There are decisions in life that aren’t always as simple as deciding on Netflix or a book for entertainment. Choosing the right investments for your financial needs is an excellent example of where opportunity cost has an impact on your finances, exacerbating the importance of making the right choice.
A great example of the opportunity cost for investors exists in the stock market. At the end of the last financial meltdown in 2008, many investors decided to turn away from the stock market and move their assets into cash.
Over the last decade or so, the S&P500 index rose from a low of 666 in 2008 to all-time highs of 3,200. If you’re an investor sitting on the sidelines in cash, expecting a crash, then the opportunity cost involved with your decision takes on a monetary amount.
It seems like we always fret more about opportunity costs when it includes money in the equation.
How Can You Take Advantage of Opportunity Cost Investing?
So, you just got your Christmas bonus, and you’re wondering whether you should put the extra money you have into Tesla or Facebook stock. One of the critical considerations for determining your decision is the opportunity cost involved with choosing one stock over the other.
If you put your money into Tesla, and the stock tanks, the opportunity cost involved is the money that you would have made if you decided to invest in Facebook instead. It’s possible to allocate a number to that opportunity cost.
It’s also important to note that the opportunity cost6 in this example might also come with a time-frame attached. For example, if you do take the Tesla shares with your bonus, you probably have an investment horizon in mind where you liquidate the stock and turn it into cash to fund your retirement.
Let’s say you want to keep your Tesla stock for 6-months. During those six months, the Facebook stock rises by $10,000, but your Tesla Stock only increases by $5,000. Your immediate opportunity cost is the extra $5,000 you could have made by investing your money with Facebook.
However, if the Facebook stock rises by $10,000 in half the time it takes your Tesla Stock to reach $5,000, there’s also an opportunity cost involved as well. In this case, you could have made the same amount of money with Facebook as you did with Tesla, in half the time. Therefore, the deal has an opportunity cost of 3-months as well.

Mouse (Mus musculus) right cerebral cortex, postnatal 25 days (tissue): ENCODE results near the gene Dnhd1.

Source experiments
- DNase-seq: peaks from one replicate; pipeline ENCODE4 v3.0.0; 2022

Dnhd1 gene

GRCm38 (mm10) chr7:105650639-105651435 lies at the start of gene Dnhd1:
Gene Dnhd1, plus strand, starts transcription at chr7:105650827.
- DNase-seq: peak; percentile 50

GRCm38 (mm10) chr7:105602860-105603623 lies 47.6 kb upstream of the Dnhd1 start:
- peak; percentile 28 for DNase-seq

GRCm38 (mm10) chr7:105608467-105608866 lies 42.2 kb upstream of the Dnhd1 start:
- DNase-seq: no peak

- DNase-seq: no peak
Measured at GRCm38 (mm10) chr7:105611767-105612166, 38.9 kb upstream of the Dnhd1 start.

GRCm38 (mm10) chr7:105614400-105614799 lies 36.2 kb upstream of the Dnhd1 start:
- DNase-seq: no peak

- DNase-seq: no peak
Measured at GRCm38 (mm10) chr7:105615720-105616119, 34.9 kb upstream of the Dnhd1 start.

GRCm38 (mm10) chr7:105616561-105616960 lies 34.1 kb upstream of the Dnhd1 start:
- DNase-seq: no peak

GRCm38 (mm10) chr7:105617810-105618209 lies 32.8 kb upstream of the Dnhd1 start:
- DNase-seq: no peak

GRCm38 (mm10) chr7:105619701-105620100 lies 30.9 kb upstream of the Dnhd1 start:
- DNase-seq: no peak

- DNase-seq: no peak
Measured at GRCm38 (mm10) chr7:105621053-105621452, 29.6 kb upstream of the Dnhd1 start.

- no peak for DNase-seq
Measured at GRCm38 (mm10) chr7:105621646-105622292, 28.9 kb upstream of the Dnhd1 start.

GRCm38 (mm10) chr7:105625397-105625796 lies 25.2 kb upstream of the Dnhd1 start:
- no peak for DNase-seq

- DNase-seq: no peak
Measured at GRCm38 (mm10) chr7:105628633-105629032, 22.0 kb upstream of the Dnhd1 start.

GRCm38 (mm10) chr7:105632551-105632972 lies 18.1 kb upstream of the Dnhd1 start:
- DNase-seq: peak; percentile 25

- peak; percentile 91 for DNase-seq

In the world of investment, time is money. Three months’ worth of your investment career can add up to plenty of profits over that period that you’re missing out on with your decision to go with Tesla over Facebook.
Unfortunately, when you do make your investment decision, the outcome is almost always uncertain. Therefore, beating yourself up about the opportunity cost in the deal is not worth the mental anguish involved.
Considerations for Opportunity Costs
Let’s look at another example of opportunity cost when it comes to investing. If you have the choice between two investments, you need to weigh the opportunity costs of both. With one investment, you need to tie up your capital for 2-years, while with another investment, you might have to park your money for 5-years.
The opportunity cost in the deal is losing liquidity for the additional three-year period involved with the 5-year contract. Maybe you come across a new deal in 4-years that’s better, and you can’t gain access to your capital without taking a stiff penalty from the financial services provider or broker.
You might also encounter a medical emergency that requires you to take a loan for treatment. In this case, the opportunity cost would be the interest you have to pay. When considering the opportunity cost involved with your financial decisions, you need to take all of these factors into account.
Explicit and Implicit Costs
When looking at the opportunity cost in a deal, we have to analyze two factors, the implicit and explicit costs. Let’s take the example of going to college.